Who was Enrico Fermi? An Italian physicist, one of the architects of the atomic bomb, someone whose name comes up rather often in crossword puzzles - this was pretty much all I knew about this great scientist before reading this book. In their "Afterword", the authors state that they sought to describe a remarkable man who shaped history, along with a turbulent history that shaped the man. In my opinion they have achieved both these aims.The authors are clearly great admirers of Fermi. He was apparently well liked by everyone with whom he came in contact throughout his lifetime. Unlike many of his famous contemporaries, he was fascinated by both the experimental and theoretical aspects of physics. When conducting experiments, he pitched in with everyone else to do the menial tasks required, a practice which obviously endeared him to his assistants. Early in his career, he earned the reputation of always being right, "infallible like the Pope", and had the nickname "the pope" for the rest of his life.Fermi was born in 1901 and grew up in Rome in a middle class family. He began to educate himself on very complex subjects at an early age, and his talent was soon recognized, enabling him to attend some of the best schools in Italy. After graduation, he met a smart young lady named Laura, a member of a rather prominent Jewish family, and eventually married her. They remained together until his death, by all accounts a loving couple who produced a son and daughter.About the time that Fermi was attending university, Benito Mussolini was taking over the government of Italy. One learns quite a bit about how this came about, and the effect on Laura's and Enrico's lives. Eventually, the Fermis were forced to immigrate to the United States, a most fortunate occurrence as it turned out. Laura's parents were not so lucky.During the 1920s and 1930s Fermi was rapidly becoming known as one of the top physicists in the world, not just Italy. When he arrived in the U.S., he had no difficulty in obtaining a position in academia here. The government naturally turned to him when the idea of a super bomb was born. We then learn much about the Manhattan Project and the tremendous contributions made by Enrico Fermi and many more scientists, including a large number of immigrants. The authors describe the moral dilemmas the scientists faced as they created a weapon with terrible power, yet one that could save hundreds of thousands of lives by bringing World War II to an end.The authors are well qualified to write this biography. Gino Segre is a physicist himself, and the nephew of Emilio Segre, one of Fermi's first students, a life-long friend, and a participant in the Manhattan Project. His wife, Bettina Hoerlin, is the daughter of a physicist who was also forced to flee from Nazi Germany, and who worked at Los Alamos after the war ended. Their brief descriptions of the scientific work and experiments that led to the idea of splitting the atom, as well as the tremendous efforts required to develop the bomb when it was feared (incorrectly, of course) that Germany might get one first, can easily be understood by the layman. On second thought, understood might be too strong a word, but at least we get some insight.I strongly recommend this book to all who would like to know more about a very important, Nobel prize winning figure in the world of science, as well as to know more about the birth of the atomic age.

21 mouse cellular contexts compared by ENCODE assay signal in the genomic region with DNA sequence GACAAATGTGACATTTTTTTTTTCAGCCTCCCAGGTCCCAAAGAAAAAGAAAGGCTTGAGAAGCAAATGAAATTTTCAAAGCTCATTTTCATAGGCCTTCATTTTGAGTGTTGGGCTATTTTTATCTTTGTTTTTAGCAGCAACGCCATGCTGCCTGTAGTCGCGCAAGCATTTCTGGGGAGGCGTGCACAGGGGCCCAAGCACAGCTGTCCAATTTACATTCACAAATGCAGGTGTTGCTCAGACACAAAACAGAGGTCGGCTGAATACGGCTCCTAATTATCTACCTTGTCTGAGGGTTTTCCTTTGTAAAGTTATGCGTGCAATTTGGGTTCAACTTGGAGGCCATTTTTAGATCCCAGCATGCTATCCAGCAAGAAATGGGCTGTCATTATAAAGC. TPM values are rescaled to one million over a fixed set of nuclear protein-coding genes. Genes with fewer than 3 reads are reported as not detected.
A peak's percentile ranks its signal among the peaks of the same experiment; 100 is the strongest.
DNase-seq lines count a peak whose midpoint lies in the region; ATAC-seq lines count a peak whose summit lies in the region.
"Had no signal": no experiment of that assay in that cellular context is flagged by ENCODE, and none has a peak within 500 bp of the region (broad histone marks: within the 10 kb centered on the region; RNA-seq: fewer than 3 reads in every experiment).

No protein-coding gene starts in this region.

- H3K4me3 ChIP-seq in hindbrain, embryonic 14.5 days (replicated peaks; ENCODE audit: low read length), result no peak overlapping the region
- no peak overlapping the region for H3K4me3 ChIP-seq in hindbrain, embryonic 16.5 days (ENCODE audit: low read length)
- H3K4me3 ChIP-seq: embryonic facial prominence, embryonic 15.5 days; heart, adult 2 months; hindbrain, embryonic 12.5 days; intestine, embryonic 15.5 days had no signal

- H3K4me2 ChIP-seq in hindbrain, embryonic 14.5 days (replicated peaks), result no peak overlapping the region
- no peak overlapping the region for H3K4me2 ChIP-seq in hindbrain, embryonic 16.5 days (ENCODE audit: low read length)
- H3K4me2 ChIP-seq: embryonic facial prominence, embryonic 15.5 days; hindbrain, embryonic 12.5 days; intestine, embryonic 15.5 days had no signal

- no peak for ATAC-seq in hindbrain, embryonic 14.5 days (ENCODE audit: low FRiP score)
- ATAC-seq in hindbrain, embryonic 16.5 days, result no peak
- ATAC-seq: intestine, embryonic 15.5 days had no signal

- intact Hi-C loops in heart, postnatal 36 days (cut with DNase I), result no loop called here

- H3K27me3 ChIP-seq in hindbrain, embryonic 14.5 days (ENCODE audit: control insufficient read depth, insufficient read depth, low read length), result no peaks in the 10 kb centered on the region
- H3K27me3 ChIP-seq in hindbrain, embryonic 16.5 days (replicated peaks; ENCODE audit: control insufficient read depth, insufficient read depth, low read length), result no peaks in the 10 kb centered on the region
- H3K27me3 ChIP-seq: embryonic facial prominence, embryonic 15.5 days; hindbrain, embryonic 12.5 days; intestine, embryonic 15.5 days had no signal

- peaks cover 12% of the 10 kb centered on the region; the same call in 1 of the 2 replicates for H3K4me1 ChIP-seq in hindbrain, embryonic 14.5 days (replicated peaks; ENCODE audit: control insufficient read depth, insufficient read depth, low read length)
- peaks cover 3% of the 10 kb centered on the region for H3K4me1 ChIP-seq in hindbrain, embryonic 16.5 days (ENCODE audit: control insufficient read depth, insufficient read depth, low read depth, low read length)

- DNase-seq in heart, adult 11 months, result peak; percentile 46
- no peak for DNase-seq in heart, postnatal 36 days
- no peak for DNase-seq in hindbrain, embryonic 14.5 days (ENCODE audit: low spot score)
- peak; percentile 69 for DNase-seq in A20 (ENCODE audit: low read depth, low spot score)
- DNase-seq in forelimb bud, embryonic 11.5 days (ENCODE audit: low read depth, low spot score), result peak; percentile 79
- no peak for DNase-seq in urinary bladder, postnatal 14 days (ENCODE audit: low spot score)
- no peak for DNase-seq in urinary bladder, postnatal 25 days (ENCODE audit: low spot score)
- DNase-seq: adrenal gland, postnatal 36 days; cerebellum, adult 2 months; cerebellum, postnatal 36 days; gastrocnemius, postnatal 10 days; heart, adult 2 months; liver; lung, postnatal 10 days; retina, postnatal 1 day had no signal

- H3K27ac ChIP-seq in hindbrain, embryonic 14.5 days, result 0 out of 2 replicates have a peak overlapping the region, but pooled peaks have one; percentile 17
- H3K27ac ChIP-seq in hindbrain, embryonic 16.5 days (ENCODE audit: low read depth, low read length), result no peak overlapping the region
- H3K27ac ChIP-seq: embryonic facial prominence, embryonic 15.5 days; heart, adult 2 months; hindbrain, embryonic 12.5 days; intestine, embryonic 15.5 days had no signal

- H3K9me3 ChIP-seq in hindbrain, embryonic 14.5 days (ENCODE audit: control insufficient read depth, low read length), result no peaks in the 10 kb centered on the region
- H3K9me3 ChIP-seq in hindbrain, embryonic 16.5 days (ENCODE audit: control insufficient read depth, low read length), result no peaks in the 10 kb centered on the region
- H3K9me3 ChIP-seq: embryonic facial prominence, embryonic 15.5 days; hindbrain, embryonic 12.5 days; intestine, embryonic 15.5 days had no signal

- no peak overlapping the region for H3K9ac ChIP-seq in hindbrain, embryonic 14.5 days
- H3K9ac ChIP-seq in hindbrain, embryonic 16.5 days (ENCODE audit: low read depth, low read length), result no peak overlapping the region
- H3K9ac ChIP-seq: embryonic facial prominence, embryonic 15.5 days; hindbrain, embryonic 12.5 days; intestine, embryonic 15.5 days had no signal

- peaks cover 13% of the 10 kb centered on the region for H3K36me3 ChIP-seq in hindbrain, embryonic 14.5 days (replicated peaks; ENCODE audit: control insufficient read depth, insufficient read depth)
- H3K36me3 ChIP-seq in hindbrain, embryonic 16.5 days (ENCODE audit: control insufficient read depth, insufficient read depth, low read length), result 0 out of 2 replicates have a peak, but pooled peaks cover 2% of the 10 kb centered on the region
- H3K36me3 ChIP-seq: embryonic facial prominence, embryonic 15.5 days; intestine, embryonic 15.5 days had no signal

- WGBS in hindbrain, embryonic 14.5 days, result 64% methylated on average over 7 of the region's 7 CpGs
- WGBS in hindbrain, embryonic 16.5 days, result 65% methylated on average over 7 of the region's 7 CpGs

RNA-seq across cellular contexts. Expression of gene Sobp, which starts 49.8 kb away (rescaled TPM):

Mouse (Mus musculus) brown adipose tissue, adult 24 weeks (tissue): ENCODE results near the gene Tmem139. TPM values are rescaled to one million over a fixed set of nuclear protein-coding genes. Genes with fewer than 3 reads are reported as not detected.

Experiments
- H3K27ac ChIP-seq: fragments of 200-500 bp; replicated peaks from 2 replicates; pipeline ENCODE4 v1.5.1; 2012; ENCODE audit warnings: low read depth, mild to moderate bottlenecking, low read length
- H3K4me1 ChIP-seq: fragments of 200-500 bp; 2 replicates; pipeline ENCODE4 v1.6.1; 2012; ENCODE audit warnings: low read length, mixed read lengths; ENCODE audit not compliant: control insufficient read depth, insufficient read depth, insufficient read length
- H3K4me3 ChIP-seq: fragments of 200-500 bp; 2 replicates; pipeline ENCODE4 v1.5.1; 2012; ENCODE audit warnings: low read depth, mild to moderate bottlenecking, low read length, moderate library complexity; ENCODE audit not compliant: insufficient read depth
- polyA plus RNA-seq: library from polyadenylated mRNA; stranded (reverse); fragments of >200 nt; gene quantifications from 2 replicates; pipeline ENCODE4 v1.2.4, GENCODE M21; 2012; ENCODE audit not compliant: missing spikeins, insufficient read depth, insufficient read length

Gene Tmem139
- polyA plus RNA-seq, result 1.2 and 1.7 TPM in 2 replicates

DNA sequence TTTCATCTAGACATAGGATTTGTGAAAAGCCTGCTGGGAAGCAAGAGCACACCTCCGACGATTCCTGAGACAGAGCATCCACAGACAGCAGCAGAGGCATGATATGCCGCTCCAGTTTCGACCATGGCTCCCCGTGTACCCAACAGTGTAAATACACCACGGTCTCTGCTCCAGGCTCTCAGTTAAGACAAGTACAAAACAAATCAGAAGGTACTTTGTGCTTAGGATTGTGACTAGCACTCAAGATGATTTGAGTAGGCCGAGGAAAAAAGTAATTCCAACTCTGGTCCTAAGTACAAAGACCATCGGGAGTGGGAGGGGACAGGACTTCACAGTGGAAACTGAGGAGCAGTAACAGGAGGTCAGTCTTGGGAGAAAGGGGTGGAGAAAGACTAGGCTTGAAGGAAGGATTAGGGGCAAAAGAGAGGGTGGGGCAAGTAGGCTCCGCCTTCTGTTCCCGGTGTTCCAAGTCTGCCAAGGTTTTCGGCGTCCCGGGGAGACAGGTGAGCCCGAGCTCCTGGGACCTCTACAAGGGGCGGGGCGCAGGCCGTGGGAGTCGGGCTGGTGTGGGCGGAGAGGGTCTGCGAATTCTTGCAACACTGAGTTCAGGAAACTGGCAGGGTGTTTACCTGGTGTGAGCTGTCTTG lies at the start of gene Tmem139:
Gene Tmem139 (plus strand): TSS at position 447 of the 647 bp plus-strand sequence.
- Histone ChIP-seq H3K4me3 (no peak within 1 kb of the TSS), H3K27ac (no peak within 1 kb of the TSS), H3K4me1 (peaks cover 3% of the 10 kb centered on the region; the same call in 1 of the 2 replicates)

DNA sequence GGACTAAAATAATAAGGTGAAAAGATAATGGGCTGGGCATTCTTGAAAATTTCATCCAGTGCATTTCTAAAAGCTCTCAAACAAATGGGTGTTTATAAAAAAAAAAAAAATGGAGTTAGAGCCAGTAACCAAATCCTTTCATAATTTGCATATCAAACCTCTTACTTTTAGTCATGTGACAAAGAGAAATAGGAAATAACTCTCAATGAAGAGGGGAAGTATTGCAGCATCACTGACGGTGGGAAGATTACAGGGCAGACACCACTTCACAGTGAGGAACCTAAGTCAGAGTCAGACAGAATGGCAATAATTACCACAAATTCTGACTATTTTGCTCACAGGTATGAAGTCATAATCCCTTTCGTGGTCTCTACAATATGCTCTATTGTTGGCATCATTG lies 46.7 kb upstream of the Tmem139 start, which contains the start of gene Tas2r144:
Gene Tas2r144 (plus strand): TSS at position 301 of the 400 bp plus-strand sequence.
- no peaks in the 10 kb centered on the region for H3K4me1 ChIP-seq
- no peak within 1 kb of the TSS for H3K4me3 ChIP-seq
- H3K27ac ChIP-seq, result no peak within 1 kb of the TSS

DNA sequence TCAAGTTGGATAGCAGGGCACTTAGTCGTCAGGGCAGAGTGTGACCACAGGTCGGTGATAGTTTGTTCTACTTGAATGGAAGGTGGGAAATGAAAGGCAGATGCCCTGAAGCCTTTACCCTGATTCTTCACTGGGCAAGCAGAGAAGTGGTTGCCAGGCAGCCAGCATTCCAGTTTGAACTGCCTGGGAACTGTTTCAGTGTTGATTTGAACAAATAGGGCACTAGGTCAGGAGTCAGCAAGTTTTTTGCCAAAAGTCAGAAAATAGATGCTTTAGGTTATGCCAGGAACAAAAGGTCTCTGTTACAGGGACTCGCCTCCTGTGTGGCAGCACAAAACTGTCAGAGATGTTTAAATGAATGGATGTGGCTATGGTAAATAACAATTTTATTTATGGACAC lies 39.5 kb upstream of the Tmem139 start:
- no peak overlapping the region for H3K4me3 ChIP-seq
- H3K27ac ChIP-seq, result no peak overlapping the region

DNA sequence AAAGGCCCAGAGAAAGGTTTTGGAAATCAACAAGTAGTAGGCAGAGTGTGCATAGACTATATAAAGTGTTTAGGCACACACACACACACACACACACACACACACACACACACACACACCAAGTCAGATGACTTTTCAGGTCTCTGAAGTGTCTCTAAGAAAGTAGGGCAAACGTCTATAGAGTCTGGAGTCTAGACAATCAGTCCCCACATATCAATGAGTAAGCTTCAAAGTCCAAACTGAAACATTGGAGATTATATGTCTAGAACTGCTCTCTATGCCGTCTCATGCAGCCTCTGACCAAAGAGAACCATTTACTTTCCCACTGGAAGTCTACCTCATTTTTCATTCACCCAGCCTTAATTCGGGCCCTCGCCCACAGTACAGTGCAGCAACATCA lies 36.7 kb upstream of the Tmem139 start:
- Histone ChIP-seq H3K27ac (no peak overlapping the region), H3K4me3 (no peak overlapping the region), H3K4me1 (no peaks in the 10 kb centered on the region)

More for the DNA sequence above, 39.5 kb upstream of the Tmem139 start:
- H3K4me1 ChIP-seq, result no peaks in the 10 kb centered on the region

• (4/5)